The Reserve Bank of India (RBI) has launched a pilot program for its central bank digital currency (CBDC) in the interbank call money market. Nine banks, including public and private sector banks, are participating in this e-rupee call money pilot.
This marks the second use case for testing wholesale CBDC, with the first being in the government securities market introduced last year. The wholesale CBDC pilot is expected to expand to cover various segments, including asset tokenization and repo transactions. The impact on the call money market is expected to be minimal.
Call Money Market
Q1: What is the Call Money Market?
A1: The Call Money Market is a vital segment of the financial market where banks and financial institutions engage in short-term borrowing and lending of funds among themselves. These transactions have a very short maturity period, often just one day.
Q2: How does the Call Money Market work?
A2: In the Call Money Market, banks borrow or lend funds for a brief period, typically one day, at an agreed-upon interest rate called the "call rate." These transactions are unsecured and are settled either on the same day (T+0) or the next day (T+1).
Q3: What are the key participants in the Call Money Market?
A3: The primary participants in the Call Money Market are commercial banks, cooperative banks, and other financial institutions. They engage in these short-term transactions to manage their daily liquidity requirements.
Q4: What determines the interest rates in the Call Money Market?
A4: The interest rates in the Call Money Market are determined by prevailing market conditions, supply and demand dynamics for funds, and the monetary policy set by the central bank, such as the Reserve Bank of India (RBI) in the case of India.
Q5: What is the significance of the Call Money Market?
A5: The Call Money Market plays a crucial role in the financial system by allowing banks to balance their short-term liquidity needs efficiently. It also serves as an indicator of the prevailing interest rate trends in the economy.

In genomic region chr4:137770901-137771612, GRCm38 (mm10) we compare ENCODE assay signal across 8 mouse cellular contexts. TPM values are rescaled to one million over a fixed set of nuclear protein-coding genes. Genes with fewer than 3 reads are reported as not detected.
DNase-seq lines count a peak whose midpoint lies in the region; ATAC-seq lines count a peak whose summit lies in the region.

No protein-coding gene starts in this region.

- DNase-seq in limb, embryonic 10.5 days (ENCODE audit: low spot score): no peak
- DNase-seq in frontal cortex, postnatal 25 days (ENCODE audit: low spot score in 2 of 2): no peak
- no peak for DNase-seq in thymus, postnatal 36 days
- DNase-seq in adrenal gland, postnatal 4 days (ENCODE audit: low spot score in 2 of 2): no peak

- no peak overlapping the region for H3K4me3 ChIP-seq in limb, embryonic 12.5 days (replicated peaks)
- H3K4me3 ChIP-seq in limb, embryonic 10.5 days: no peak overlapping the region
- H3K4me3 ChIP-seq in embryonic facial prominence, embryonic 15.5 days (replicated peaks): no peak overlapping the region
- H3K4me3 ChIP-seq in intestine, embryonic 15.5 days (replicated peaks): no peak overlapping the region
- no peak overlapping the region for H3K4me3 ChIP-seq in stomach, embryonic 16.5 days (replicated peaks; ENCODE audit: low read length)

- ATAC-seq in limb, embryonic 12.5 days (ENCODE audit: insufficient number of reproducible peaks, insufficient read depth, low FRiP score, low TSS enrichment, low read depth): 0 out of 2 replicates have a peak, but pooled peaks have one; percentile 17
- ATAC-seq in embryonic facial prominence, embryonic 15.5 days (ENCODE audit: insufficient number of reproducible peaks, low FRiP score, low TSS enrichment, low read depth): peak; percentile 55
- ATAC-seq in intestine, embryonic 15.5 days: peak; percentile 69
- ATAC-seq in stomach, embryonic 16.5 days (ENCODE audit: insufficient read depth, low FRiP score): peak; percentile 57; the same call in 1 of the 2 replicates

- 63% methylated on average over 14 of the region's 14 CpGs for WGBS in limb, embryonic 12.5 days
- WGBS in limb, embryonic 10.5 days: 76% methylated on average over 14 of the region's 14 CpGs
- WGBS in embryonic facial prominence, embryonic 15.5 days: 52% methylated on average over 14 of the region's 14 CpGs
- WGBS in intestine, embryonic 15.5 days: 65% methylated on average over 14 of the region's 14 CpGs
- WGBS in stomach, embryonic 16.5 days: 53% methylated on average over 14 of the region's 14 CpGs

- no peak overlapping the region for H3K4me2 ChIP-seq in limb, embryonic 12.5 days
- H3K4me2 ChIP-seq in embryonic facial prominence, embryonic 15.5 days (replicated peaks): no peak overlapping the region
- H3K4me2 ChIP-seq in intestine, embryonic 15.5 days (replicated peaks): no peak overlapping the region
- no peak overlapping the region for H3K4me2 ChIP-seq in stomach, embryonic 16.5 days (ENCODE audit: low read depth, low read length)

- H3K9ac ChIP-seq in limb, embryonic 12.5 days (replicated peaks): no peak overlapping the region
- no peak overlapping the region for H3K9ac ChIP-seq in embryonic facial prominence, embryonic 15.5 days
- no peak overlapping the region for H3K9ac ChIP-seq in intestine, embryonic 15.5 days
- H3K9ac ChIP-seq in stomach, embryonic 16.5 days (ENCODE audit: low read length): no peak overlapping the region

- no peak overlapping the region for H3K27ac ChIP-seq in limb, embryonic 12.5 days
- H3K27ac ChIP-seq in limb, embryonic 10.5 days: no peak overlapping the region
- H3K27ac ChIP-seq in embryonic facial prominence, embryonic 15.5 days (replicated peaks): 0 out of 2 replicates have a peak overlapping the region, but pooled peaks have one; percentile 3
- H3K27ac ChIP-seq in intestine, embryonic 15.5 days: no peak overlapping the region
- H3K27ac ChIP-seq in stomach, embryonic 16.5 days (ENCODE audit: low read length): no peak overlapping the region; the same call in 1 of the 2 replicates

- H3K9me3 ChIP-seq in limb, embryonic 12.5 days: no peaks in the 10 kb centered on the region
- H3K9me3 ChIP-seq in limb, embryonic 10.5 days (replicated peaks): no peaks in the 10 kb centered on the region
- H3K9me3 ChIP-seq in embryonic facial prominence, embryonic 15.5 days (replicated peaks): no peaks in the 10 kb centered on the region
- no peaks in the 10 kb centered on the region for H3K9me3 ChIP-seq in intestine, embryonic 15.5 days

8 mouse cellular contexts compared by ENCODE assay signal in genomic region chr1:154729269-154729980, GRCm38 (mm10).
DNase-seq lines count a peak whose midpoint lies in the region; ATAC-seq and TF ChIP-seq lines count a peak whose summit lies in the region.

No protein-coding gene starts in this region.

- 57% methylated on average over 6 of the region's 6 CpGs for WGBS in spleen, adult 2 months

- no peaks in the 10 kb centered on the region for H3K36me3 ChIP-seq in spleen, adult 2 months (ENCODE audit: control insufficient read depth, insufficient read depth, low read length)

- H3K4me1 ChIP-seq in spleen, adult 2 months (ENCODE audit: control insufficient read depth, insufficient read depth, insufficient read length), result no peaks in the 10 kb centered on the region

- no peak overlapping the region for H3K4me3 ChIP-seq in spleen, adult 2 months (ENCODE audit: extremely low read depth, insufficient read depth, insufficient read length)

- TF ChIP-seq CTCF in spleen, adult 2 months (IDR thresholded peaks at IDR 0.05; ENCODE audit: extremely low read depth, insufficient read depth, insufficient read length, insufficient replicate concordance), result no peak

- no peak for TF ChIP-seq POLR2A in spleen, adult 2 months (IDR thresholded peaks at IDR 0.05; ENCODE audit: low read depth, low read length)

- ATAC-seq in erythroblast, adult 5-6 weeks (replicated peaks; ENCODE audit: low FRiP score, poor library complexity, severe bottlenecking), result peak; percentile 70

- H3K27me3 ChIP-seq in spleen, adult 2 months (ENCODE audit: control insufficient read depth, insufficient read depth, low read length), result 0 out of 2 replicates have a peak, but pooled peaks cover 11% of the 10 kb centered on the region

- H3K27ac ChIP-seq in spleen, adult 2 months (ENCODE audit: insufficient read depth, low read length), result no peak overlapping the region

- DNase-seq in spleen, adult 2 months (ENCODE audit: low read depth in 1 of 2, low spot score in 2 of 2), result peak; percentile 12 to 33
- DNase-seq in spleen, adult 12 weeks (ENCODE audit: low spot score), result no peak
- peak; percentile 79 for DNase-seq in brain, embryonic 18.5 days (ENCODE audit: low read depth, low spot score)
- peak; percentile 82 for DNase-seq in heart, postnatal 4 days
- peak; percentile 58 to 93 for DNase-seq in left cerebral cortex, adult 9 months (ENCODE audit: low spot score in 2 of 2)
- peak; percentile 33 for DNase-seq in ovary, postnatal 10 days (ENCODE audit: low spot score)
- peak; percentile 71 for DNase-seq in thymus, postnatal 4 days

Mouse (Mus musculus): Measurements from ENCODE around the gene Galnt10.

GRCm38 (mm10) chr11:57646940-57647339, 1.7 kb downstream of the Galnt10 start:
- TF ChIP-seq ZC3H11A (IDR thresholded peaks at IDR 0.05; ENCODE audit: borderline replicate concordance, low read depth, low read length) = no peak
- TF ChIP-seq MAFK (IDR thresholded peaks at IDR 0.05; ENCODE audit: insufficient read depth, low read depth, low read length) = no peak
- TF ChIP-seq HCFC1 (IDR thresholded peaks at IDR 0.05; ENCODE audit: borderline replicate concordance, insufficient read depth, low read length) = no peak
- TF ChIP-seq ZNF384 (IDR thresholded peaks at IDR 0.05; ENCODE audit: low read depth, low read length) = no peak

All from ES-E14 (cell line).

Q6: Are there any risks associated with the Call Money Market?
A6: While the Call Money Market is generally considered safe, it is not entirely risk-free. Market participants face counterparty risk, i.e., the risk that the other party may default on the agreed-upon transaction.
Q7: How does the introduction of central bank digital currency (CBDC) impact the Call Money Market?
A7: The use of CBDC in the Call Money Market, as initiated by the Reserve Bank of India (RBI), can streamline settlement processes and potentially offer benefits like reduced storage costs and tax advantages. However, its overall impact on the market is expected to be minimal.
Q8: Is the Call Money Market related to the broader financial market?
A8: Yes, the Call Money Market is interconnected with the broader financial market. It influences short-term interest rates, which, in turn, affect various financial instruments and lending rates in the economy.
Q9: Are there any restrictions on who can participate in the Call Money Market?
A9: Generally, regulated financial institutions like banks and cooperative banks are the primary participants in the Call Money Market. Individual investors typically do not participate directly in this market.
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